is very low. Traces under the images are the time courses of the fluo4 Ca2+transients. The white lines in the time domain images indicate
the region of interest drawn at the center of the fiber and used to calculate the change in fluorescence in response to field stimulation.
Data presented as ΔF/F0. Fluorescence was detected with a Zeiss LSM 5 Live ultrafast confocal system based on an Axiovert 200M inverted
microscope. Fibers were imaged with a 63x/NA 1.2 water immersion objective lens. Excitation for fluo-4 was provided by the 488nm line of
a 100mW diode laser, and emitted light was collected at >510nm.
muscle and ribs are not readily appreciable at the macro-
scopic scale (Figure 1).
3.2. Isolating Intercostal Fibers. The initial attempt to isolate
and culture intercostal muscle fibers was based on our
existing protocols for isolating and culturing mouse Flexor
Digitorum Brevis (FDB) fibers [21–25], which are main-
an initial development and optimization of dissection and
enzymatic treatment methods, we achieved a high fraction
of viable isolated intercostal fibers. These fibers maintained
clear striations and twitch response for several days, but
did not reliably form adherent cultures, even after extensive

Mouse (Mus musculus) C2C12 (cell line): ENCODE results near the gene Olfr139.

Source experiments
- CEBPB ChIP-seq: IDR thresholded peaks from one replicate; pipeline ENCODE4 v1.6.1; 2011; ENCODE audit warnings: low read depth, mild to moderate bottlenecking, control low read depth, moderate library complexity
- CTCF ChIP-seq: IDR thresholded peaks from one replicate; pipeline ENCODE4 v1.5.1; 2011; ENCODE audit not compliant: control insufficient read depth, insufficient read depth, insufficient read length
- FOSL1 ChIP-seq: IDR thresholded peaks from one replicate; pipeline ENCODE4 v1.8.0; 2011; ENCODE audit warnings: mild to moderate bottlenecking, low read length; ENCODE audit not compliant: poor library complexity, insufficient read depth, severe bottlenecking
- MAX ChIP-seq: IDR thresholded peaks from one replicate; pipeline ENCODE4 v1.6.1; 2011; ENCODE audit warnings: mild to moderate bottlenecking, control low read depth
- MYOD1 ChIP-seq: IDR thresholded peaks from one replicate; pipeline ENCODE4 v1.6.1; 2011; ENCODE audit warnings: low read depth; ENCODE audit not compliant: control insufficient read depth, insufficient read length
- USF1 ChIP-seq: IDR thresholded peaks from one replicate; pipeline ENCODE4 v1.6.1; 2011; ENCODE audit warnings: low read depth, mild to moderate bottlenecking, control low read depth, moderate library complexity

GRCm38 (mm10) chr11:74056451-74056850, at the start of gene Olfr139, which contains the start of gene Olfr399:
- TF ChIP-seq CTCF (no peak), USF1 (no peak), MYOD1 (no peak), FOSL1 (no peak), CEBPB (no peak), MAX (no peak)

experimentation with a variety of substrates derived from
noted that customized glass-bottomed dishes which we had
designed with smaller diameter wells using a different glass
substrate seemed to facilitate attachment in our FDB model
(seeSupplementalFigures 1and 2).Platingintercostalfibers
in these dishes dramatically improved the attachment rate
and reliability of the culture.
After fiber isolation, our procedure yields a heteroge-
neous mix of internal and external intercostal fibers with
a successful attachment rate around 50%. Isolated intercos-
tal fibers (Figure 2) are similar to FDBs in width, but 4-5
times the length. This additional length makes the fibers
Journal of Biomedicine and Biotechnology7
Figure 5: Comparison of electrically evoked Ca2+transients between intercostal and FDB fibers. Average fluo4 Ca2+transient from FDB
((a), red trace; n = 9) or intercostals fibers ((b), ITC, green trace; n = 9) in response to 5sec 10Hz train field stimulation. Traces in (c)
were normalized to the amplitude of the initial response. At the end of the 5sec train, ITC fibers demonstrated significantly smaller relative